Birgit Meyer studied religious studies and pedagogy (for disabled children) at Bremen University and cultural anthropology (PhD in 1995) at the University of Amsterdam (UvA). Since September 2011 she is professor of religious studies at Utrecht University. She has conducted research on and published about colonial missions and local appropriations of Christianity, modernity and conversion, the rise of Pentecostalism in the context of neo-liberal capitalism, popular culture and video-films in Ghana, the relation between religion, media and identity, as well as on material religion and the place and role of religion in the 21st century. She is vice-chair of the International African Institute (London), a member of the Royal Dutch Academy of Arts and Sciences, and one of the editors of Material Religion. In 2010-2011 she was a fellow at the Institute for Advanced Study (Wissenschaftskolleg), Berlin; in 2011 she was awarded with an Anneliese Maier Research Award from the Humboldt Foundation which allows her to develop a project, in collaboration with the ZMO, on Habitats and Habitus. Politics and Aesthetics of Religious World-Making.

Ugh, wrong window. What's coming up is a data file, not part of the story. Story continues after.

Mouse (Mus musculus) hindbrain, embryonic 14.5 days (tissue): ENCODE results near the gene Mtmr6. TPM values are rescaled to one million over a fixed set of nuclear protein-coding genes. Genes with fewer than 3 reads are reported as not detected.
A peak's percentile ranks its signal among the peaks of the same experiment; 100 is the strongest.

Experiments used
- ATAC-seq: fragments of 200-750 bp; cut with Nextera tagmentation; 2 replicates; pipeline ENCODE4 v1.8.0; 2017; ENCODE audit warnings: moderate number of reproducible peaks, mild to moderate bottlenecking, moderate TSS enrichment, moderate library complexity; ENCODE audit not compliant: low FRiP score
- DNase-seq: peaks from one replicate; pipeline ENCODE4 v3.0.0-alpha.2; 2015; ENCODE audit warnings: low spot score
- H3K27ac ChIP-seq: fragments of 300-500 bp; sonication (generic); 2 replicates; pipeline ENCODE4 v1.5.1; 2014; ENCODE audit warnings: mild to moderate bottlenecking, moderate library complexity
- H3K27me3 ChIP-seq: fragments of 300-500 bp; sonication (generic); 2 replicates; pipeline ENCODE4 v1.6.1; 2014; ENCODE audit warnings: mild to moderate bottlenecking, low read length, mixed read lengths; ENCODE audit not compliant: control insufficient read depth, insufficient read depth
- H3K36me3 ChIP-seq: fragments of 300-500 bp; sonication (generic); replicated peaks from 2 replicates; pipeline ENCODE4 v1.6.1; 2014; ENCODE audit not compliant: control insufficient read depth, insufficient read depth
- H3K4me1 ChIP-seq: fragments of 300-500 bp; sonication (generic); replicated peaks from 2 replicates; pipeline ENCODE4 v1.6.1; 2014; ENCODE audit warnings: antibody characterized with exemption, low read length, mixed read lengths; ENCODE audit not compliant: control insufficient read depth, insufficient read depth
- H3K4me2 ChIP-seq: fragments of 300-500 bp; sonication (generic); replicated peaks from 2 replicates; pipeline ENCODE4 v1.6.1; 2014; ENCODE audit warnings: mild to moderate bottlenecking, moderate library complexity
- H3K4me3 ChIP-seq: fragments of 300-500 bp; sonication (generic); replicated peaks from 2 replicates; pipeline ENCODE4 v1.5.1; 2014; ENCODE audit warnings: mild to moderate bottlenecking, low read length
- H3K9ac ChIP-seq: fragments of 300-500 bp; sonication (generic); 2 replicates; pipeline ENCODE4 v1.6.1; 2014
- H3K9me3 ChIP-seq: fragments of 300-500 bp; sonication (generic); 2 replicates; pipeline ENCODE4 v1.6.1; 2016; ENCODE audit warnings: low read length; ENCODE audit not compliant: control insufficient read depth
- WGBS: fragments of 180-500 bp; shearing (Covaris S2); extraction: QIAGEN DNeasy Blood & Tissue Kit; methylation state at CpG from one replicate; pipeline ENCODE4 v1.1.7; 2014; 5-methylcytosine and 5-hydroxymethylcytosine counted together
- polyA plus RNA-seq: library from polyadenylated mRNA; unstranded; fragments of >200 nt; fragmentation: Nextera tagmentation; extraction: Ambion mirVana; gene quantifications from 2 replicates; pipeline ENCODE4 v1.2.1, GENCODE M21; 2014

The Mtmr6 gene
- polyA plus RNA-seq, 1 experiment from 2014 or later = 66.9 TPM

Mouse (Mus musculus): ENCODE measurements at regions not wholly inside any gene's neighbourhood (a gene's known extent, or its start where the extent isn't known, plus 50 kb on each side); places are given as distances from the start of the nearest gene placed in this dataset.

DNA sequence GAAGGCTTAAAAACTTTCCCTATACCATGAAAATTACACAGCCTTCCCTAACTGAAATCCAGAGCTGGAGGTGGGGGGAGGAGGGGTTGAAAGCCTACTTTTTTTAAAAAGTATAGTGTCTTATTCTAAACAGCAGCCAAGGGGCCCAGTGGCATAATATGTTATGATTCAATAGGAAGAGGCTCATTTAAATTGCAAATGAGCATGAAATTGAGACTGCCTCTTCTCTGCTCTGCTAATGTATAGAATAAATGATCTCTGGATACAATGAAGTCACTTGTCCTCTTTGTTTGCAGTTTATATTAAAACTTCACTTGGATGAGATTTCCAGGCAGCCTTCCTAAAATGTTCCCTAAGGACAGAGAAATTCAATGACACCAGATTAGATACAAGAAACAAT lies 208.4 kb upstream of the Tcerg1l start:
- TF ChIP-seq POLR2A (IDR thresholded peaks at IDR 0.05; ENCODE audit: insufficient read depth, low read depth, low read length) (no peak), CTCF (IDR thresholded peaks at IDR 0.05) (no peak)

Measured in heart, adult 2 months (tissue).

Jörg Rüpke, Professor of Comparative Study of Religion, University of Erfurt, Germany
"The Historiographical Construction of Religious Traditions"
Communicated memory and historical narrative offer powerful tools for self-reflection and formation of religious groups. By changing the perspective from 'representation' of religious traditions to 'construction,' the lecture inquires into contexts and strategies of the historiography of religion. It claims that even 'modern,' historicist historiography is far less critical with regard to emic narratives than it claims to be. The lecture concentrates on circum-Mediterranean traditions but raises questions and addresses consequences beyond these narrative strands.